Only use 14-gauge wire for an outlet if the outlet is on a 15-amp circuit. If the outlet is on a 20-amp circuit, it should be wired with 12-gauge wire. You can also use 12-gauge wire for outlets on 15-amp circuits. This makes 12-gauge wire far more versatile than 14-gauge. Also, because some appliances and power tools require 20 amps, your outlet will be useful for far more applications if it is wired with 12-gauge and brought up to 20 amps. For these reasons, many building contractors use 12-gauge wire for every outlet in a home.
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What’s the Difference Between 12-Gauge and 14-Gauge Wire?
12-gauge wire is thicker than 14-gauge wire, which means it can safely handle higher amperages without overheating and risking a fire. The thicker wire in 12-gauge also allows long runs of wire to deliver power with less risk of a voltage drop. Although 12-gauge is rated for heavier use, 14-gauge is also acceptable for many residential wiring needs.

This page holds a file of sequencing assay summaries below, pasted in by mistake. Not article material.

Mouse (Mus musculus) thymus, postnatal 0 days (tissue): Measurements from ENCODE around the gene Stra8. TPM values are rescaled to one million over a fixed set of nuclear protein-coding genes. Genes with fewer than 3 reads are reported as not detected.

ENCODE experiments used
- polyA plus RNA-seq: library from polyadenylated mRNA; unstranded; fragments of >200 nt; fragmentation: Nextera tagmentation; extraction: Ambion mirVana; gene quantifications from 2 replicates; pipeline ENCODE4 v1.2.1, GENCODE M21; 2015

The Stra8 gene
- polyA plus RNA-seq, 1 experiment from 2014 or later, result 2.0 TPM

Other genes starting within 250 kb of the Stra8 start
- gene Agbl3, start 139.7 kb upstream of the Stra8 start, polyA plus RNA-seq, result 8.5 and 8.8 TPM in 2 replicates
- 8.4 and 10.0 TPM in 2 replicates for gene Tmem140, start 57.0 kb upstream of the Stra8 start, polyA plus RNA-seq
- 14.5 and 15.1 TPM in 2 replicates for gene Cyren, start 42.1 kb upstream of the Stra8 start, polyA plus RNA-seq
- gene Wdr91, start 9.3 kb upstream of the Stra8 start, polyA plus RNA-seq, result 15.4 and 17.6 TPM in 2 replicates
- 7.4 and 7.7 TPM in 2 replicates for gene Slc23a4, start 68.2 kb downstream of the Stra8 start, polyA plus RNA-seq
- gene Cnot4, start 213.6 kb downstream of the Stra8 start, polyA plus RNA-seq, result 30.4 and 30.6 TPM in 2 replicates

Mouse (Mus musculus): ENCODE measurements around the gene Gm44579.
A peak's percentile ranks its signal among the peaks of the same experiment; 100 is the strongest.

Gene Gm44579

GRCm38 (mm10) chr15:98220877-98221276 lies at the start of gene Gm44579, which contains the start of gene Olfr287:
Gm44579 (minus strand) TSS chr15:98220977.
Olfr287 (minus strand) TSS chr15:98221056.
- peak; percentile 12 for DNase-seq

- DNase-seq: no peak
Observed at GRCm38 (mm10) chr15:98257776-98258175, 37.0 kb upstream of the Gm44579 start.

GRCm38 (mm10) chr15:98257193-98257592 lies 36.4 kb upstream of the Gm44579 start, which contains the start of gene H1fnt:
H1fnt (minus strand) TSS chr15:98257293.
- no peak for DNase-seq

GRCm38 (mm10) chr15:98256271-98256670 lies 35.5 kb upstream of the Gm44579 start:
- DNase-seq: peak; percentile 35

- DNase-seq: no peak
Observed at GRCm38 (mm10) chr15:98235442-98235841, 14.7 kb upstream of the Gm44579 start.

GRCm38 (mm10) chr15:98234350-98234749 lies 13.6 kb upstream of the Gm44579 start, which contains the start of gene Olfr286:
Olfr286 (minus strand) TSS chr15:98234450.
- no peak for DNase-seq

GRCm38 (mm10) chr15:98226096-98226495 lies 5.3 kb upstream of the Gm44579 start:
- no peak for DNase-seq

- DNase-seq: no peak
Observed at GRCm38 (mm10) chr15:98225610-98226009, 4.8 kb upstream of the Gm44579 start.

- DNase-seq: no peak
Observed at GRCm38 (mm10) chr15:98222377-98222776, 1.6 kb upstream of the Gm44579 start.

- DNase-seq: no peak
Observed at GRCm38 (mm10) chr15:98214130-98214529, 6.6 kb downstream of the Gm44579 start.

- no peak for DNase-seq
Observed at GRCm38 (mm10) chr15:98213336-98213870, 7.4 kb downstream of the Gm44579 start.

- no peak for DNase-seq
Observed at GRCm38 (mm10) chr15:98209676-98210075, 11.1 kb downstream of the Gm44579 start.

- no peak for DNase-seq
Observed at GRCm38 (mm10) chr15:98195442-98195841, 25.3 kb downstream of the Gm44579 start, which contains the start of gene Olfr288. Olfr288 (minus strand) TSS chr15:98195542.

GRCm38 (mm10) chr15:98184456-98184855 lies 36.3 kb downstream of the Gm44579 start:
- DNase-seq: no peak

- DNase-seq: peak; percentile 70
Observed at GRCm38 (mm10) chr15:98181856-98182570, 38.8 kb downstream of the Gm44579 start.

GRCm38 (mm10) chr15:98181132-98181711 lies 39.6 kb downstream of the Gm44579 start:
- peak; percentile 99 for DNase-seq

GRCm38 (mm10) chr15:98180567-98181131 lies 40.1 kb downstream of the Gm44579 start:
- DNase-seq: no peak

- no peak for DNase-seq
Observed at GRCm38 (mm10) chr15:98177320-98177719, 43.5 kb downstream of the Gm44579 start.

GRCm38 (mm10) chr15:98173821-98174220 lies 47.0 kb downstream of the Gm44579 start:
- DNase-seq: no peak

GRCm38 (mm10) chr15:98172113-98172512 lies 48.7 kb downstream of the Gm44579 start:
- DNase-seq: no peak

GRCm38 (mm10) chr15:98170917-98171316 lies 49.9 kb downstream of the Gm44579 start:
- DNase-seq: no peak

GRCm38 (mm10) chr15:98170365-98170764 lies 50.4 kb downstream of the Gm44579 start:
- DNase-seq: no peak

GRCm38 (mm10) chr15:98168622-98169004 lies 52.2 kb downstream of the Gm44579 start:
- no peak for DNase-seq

- 12-gauge wire is thicker than 14-gauge wire.
- 12-gauge wire can conduct higher amounts of electricity than 14-gauge without overheating.
- There will be less voltage drop off in long runs of wire if you are using 12-gauge instead of 14-gauge.
- 12 and 14-gauge cable for residential wiring contains 3 wires: white, black, and a ground wire.
Both 12 and 14-gauge cables for residential use will contain 3 wires. The first 2 wires are “hot,” meaning they conduct electricity. They will be jacketed in black and white, respectively. The final wire is a ground wire. This will either be bare copper or green-jacketed.
12-Gauge and 14-Gauge Wire: Guidelines
Whether you’re installing electrical wires as a part of a new construction or re-wiring outlets in your home, it’s important to choose the correct wire gauge for the job. Using a smaller wire gauge (such as 14-gauge) where a larger wire is required can result in outlets that don’t perform properly or can even cause an electrical fire. For your safety, review these guidelines before you decide on the wire size for your job.
When is it Okay to Use 14 Gauge Wire for an Outlet?
14-gauge wire can only be used when wiring an outlet that is on a 15-amp circuit. It is dangerous to use 14-gauge wire for an outlet on a 20-amp circuit.